Today's running order
Donald Trump, the US president-elect, has broken with decades of US policy to speak with President Tsai Ing-wen of Taiwan, risking a major diplomatic rift with China. David Willis reports.
Syrian troops have recaptured over half the former rebel stronghold of eastern Aleppo, local monitors say. Lyse Doucet is our chief international correspondent.
Who defines British values? This was the subject of a debate in the House of Lords yesterday. Mark D'Arcy is our parliamentary correspondent.
Austrians may choose a controversial far right politician to be their president. Norbert Hofer lost out in an election earlier this year but the vote is being re-run after the result was declared invalid. Jenny Hill reports from the town of Eisenstadt.
A convoy carrying the ashes of Fidel Castro will end its journey around Cuba today in Santiago - the city where Castro launched his revolution. Otto Reich was born in Cuba but fled to the USA aged 15 after Castro's takeover, he eventually became Assistant Secretary of State under George W. Bush.
On Monday the Supreme Court will begin hearing the government's appeal to overturn a High Court ruling, which said Parliament's approval must be sought before the government invokes Article 50. Professor Alison Young is a fellow at Oxford University and Mark Elliot is a professor of public law at Cambridge University.
Police chiefs say about 350 victims have so far come forward in the child abuse scandal engulfing British football. Gerry Sutcliffe is the former Labour minister for sport and John Scales is a former professional footballer for Liverpool and Tottenham.
Heinrich Steinmeyer was a former German soldier who left £400,000 to the village of Comrie in Perthshire, where he was held captive during World War Two. George Carson’s father, also George, was good friends with Heinrich.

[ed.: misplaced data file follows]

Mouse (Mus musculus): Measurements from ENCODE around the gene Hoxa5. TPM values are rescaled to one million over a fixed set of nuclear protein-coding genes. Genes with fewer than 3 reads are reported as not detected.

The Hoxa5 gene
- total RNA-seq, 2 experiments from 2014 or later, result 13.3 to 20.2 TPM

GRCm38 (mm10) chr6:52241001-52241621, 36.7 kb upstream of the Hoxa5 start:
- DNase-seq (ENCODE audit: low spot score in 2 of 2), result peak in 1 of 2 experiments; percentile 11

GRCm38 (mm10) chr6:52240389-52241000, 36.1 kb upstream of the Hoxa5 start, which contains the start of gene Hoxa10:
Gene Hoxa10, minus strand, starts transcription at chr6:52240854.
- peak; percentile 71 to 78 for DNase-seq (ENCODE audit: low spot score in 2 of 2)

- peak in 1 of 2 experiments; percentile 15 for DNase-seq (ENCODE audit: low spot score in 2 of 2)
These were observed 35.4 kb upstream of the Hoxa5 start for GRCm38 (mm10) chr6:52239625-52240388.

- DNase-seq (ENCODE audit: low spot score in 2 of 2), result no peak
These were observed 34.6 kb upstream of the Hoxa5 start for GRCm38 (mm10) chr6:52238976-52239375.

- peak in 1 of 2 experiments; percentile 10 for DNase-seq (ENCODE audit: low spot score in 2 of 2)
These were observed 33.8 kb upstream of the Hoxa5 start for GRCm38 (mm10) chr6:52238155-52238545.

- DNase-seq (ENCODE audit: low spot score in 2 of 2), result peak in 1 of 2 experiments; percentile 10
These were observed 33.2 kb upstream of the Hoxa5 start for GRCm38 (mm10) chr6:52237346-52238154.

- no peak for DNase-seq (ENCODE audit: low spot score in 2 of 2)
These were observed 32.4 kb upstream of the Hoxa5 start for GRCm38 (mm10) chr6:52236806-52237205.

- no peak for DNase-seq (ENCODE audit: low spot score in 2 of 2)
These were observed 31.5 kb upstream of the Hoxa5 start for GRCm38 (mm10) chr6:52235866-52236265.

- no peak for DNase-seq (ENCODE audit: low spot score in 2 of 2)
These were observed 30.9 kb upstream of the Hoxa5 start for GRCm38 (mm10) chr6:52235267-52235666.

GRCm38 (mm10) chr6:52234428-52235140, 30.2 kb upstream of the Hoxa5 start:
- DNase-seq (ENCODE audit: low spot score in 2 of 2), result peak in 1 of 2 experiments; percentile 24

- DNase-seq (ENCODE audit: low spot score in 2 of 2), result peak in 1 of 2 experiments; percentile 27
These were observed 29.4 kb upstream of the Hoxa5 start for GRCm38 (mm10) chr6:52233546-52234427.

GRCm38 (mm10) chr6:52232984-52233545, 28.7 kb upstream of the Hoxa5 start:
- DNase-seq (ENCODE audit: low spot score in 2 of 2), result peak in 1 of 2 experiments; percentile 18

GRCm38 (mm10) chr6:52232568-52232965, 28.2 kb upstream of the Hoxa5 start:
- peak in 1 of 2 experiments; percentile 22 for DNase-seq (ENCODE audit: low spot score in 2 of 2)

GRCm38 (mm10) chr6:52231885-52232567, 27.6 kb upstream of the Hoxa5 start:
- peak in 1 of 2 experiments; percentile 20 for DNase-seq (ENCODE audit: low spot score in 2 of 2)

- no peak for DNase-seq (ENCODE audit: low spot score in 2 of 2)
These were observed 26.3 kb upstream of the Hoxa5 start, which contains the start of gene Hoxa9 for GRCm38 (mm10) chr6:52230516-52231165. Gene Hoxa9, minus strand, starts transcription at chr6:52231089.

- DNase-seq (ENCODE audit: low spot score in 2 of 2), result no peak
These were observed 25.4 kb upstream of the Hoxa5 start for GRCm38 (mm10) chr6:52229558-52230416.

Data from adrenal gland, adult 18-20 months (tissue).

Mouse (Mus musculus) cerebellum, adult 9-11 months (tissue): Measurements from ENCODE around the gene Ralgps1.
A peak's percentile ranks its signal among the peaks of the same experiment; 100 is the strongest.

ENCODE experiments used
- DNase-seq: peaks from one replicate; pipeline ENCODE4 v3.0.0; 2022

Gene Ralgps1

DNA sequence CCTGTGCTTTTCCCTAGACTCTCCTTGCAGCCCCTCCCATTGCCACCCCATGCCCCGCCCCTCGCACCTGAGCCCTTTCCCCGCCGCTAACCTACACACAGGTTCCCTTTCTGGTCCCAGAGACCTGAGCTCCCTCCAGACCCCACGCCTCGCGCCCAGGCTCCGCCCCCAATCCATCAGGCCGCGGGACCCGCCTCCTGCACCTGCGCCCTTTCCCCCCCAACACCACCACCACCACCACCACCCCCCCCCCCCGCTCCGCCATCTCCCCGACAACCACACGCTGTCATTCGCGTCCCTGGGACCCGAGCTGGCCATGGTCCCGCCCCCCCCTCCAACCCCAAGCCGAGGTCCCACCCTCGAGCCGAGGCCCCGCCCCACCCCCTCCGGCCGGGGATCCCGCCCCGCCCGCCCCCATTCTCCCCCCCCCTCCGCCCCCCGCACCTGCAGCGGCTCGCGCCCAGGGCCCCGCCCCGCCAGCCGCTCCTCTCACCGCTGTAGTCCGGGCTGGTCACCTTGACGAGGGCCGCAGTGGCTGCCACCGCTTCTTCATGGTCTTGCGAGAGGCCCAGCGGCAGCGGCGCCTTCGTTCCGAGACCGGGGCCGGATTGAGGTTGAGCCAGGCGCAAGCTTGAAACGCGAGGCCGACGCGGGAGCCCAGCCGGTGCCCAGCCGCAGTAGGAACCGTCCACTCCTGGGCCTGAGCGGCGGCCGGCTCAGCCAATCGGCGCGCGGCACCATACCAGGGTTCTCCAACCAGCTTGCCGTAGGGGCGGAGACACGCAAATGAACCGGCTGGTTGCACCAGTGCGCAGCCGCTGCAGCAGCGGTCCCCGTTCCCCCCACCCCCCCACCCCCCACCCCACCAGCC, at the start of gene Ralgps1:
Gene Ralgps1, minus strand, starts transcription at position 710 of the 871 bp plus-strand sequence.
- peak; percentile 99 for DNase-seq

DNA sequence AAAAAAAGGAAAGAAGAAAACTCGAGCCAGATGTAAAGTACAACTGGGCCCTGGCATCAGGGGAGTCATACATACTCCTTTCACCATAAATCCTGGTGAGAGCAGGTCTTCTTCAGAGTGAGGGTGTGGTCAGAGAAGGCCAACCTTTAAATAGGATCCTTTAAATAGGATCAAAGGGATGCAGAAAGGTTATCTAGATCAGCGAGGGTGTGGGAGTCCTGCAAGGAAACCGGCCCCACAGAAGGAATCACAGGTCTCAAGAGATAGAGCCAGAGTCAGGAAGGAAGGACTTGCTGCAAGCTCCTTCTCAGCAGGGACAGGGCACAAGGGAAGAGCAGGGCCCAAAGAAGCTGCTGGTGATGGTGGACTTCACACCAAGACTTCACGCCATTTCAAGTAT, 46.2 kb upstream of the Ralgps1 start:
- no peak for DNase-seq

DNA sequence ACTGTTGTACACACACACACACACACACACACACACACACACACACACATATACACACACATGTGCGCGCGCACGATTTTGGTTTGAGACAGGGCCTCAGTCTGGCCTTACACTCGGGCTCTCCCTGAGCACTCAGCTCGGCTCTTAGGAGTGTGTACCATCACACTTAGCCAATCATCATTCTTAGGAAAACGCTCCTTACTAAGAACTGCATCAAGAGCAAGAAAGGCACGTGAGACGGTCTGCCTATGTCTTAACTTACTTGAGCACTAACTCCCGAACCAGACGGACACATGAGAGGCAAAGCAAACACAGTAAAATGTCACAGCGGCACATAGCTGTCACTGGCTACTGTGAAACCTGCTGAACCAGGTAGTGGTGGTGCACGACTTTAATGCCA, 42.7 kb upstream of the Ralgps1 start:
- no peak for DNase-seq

Behind the door of the Today programme advent calendar is the news of David Bowie’s death back in January, which broke whilst we were on air and just a few minutes before a scheduled interview with the Archbishop of Canterbury.
The US president-elect, Donald Trump has broken with decades of US policy to speak with President Tsai Ing-wen of Taiwan, risking a major diplomatic rift with China. Carrie Gracie is our China editor.
The Telegraph claims that the government is planning to take control of track maintenance away from the publicly owned Network Rail and give it to the train operating companies. George Muir was director general of the Association of Train Operating Companies.
Tomorrow, Italians will go to the polls to vote for or against constitutional reform. James Reynolds is our Rome correspondent and Roberto Stasi is chairman of the UK’s branch of the Democratic Party.
The British Library will display Jane Austen’s handwritten notes of what her family and close friends thought of her third novel, Mansfield Park. Patricia Duncker is professor emeritus at Manchester University and Jonathan Freedland is a novelist.
- Sat 3 Dec 2016 07:00